I turned around to find Storm smiling. “Go ahead,” he told me. “Whatever your little human heart desires. The swords are usually the most popular, but we should really get you familiar with everything.” When I didn’t do anything, he gestured impatiently to the weapons. “Go, Ivy! Find something you like. I’m going to find the armorer and speak to him about getting you fitted.”
Storm vanished in between a shelf of maces and spears, and as I saw him leave, I slowly began to look. In truth, I’d never seen most of the weapons that lay before me, didn’t know how I knew their names. A rack of swords caught my eye, elegant and made for slicing. I experimentally picked one up, feeling the weight of it in my hand. What was it Harry Potter had said? The wand picks the wizard. I set the sword back down and moved on.
A few racks over, one strangely shaped object wrapped in cloth caught my eye. It was sitting on a long, low table, surrounded by maces and morningstars. When I gently moved the cloth off of it, I smiled in delight. Memories of broomstick fights with Sam came rushing back, the bruises and glory of it all, spinning the broom handle in one hand. It had taken me years to master, just long enough for Sam to lose interest in our duels. I had always beaten him, until we stopped fighting. Fighting was a children’s game, and I hadn’t thought of it in years. Yes, this was the weapon.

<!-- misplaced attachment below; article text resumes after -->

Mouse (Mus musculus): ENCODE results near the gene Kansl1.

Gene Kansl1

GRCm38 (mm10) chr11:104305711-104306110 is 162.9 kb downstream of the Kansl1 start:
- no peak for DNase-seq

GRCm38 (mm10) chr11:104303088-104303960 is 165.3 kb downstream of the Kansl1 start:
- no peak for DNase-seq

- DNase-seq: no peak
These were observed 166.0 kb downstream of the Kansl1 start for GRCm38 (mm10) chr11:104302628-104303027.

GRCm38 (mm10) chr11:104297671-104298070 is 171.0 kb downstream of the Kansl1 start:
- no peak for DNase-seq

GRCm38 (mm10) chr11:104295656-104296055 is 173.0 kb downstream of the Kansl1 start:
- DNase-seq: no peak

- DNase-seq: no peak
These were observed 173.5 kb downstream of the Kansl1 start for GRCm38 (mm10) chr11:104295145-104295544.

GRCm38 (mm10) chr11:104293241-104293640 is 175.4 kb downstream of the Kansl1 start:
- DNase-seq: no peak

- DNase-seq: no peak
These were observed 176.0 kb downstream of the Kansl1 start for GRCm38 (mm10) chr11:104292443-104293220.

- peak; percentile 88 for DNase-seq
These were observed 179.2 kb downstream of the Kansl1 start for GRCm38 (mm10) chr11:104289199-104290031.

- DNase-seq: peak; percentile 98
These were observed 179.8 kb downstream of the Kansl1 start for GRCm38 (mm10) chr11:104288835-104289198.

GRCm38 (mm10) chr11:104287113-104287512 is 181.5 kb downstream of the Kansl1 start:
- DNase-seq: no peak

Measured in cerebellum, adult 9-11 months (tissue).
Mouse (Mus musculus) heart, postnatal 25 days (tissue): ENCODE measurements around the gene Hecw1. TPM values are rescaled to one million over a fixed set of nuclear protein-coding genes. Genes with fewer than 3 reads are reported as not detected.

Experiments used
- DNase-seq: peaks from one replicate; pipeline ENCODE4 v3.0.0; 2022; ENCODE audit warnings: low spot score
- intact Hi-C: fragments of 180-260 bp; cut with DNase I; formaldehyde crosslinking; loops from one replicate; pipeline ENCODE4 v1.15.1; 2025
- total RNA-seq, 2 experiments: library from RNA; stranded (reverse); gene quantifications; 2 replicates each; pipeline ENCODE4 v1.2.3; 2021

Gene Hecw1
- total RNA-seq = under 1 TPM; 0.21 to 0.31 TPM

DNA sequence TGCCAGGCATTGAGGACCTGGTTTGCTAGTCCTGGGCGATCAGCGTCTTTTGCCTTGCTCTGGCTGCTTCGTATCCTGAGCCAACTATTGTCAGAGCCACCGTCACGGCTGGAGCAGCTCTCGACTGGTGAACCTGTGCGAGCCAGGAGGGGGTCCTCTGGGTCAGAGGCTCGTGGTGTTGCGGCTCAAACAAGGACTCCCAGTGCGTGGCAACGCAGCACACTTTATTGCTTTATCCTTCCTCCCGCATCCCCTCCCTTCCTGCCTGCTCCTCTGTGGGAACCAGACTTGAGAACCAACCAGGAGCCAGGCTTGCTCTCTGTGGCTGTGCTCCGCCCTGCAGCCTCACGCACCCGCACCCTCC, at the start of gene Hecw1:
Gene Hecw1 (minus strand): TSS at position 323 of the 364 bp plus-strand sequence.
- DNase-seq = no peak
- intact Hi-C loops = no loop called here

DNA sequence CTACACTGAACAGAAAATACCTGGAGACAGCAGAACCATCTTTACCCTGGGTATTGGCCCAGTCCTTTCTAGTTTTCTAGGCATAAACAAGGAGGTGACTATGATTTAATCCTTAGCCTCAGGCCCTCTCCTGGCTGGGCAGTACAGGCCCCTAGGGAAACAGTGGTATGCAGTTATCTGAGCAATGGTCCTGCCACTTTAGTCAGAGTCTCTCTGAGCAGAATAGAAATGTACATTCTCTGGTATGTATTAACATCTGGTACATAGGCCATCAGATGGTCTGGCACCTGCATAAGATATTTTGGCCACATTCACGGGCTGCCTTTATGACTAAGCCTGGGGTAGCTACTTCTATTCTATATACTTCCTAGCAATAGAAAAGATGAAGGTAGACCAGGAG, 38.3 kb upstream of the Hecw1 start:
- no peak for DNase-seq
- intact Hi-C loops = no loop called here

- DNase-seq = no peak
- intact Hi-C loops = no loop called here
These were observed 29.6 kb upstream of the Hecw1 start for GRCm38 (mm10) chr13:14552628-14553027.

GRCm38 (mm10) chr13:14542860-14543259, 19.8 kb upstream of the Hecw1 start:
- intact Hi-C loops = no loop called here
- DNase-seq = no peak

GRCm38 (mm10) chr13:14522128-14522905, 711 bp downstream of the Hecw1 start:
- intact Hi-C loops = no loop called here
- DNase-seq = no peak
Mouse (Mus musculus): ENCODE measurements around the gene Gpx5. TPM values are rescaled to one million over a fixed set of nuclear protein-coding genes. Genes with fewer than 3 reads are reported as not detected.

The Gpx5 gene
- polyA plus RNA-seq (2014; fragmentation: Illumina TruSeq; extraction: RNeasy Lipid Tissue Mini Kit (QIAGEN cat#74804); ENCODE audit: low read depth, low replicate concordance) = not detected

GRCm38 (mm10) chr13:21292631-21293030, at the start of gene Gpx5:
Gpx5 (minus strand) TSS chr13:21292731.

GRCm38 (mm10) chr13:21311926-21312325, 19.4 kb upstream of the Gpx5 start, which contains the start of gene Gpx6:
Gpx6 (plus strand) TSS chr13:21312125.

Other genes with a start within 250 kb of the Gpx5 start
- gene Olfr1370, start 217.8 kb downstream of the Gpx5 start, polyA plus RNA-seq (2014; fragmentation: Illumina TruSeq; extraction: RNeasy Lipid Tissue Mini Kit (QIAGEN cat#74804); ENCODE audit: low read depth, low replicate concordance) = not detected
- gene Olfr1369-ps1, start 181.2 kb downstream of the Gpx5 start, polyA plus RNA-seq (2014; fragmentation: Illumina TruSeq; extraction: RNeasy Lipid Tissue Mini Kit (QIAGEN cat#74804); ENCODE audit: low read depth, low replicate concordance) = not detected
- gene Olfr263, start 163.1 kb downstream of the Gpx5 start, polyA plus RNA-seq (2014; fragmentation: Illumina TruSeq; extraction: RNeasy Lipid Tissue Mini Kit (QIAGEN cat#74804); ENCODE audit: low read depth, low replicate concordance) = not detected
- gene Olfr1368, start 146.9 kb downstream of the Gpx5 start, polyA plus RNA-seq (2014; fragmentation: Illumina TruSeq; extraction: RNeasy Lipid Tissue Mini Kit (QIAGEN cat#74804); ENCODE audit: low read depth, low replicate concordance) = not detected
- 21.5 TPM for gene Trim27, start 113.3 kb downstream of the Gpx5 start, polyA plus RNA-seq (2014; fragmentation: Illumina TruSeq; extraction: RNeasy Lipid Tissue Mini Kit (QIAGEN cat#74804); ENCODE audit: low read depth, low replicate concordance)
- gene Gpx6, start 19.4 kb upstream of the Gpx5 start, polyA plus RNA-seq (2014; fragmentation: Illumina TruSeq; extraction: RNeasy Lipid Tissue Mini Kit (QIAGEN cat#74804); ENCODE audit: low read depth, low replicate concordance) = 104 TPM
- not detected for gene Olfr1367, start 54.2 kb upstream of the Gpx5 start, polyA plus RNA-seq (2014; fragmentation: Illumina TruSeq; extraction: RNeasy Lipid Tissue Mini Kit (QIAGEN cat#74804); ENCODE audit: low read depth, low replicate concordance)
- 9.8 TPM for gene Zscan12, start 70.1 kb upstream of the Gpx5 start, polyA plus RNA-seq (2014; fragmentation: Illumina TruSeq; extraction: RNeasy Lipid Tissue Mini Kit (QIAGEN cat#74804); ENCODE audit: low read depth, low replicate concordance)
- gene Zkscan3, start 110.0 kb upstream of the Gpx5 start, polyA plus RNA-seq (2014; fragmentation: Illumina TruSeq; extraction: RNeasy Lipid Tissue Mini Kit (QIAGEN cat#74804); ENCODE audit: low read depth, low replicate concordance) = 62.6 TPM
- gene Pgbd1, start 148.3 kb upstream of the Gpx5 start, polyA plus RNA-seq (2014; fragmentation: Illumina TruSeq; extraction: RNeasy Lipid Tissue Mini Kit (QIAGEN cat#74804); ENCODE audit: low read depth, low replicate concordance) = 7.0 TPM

In front of me was a double-bladed staff.
It was beautiful, taller than I, with a sleek wooden handle wrapped in dark leather. On either end were two nasty looking blades, graceful and deadly, shaped like pointed leaves, three pronged. Ivy leaves, I realized with a secret smile. When I picked it up, the weight of it felt right in my hands, and as I swung it around, I nearly knocked over a rack of bows but I didn’t.
It felt like a victory, something that didn’t come easily to me in this strange world.
When Storm came back with a bearded dwarf I didn’t know, I had amassed a small collection of weapons: my staff, a slender grey bow and green-fletched arrows, and no less than six knives of varying shapes and sizes. Storm glanced at my choice with strange approval before gesturing to the dwarf. “This is Orn, Mirael’s best armorer. He’ll get you suited up.”